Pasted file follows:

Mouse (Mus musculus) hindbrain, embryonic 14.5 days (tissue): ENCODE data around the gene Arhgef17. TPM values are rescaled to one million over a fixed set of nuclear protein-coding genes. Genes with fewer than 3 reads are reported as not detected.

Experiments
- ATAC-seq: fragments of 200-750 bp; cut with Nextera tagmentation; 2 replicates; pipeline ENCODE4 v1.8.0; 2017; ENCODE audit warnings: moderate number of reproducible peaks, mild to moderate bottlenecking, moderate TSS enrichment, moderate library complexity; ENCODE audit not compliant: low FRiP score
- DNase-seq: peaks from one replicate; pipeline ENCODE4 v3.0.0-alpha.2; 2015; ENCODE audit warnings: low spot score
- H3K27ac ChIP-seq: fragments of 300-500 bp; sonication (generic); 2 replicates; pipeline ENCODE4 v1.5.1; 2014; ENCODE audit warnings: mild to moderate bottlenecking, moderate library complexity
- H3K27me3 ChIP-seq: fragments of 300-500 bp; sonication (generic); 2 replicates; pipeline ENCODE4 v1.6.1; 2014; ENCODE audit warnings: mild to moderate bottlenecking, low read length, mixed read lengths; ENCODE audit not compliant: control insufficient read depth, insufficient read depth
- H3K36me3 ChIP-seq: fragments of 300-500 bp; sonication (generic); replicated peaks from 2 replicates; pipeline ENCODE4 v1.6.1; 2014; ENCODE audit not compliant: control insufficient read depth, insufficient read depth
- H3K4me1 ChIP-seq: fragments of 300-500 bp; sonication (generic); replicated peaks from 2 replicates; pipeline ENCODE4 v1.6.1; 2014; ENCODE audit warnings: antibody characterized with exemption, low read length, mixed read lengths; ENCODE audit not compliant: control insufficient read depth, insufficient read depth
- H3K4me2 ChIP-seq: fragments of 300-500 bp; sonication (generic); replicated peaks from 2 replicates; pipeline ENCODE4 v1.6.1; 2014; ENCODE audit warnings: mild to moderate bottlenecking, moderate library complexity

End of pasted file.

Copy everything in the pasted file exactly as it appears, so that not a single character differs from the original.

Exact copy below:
Mouse (Mus musculus) hindbrain, embryonic 14.5 days (tissue): ENCODE data around the gene Arhgef17. TPM values are rescaled to one million over a fixed set of nuclear protein-coding genes. Genes with fewer than 3 reads are reported as not detected.

Experiments
- ATAC-seq: fragments of 200-750 bp; cut with Nextera tagmentation; 2 replicates; pipeline ENCODE4 v1.8.0; 2017; ENCODE audit warnings: moderate number of reproducible peaks, mild to moderate bottlenecking, moderate TSS enrichment, moderate library complexity; ENCODE audit not compliant: low FRiP score
- DNase-seq: peaks from one replicate; pipeline ENCODE4 v3.0.0-alpha.2; 2015; ENCODE audit warnings: low spot score
- H3K27ac ChIP-seq: fragments of 300-500 bp; sonication (generic); 2 replicates; pipeline ENCODE4 v1.5.1; 2014; ENCODE audit warnings: mild to moderate bottlenecking, moderate library complexity
- H3K27me3 ChIP-seq: fragments of 300-500 bp; sonication (generic); 2 replicates; pipeline ENCODE4 v1.6.1; 2014; ENCODE audit warnings: mild to moderate bottlenecking, low read length, mixed read lengths; ENCODE audit not compliant: control insufficient read depth, insufficient read depth
- H3K36me3 ChIP-seq: fragments of 300-500 bp; sonication (generic); replicated peaks from 2 replicates; pipeline ENCODE4 v1.6.1; 2014; ENCODE audit not compliant: control insufficient read depth, insufficient read depth
- H3K4me1 ChIP-seq: fragments of 300-500 bp; sonication (generic); replicated peaks from 2 replicates; pipeline ENCODE4 v1.6.1; 2014; ENCODE audit warnings: antibody characterized with exemption, low read length, mixed read lengths; ENCODE audit not compliant: control insufficient read depth, insufficient read depth
- H3K4me2 ChIP-seq: fragments of 300-500 bp; sonication (generic); replicated peaks from 2 replicates; pipeline ENCODE4 v1.6.1; 2014; ENCODE audit warnings: mild to moderate bottlenecking, moderate library complexity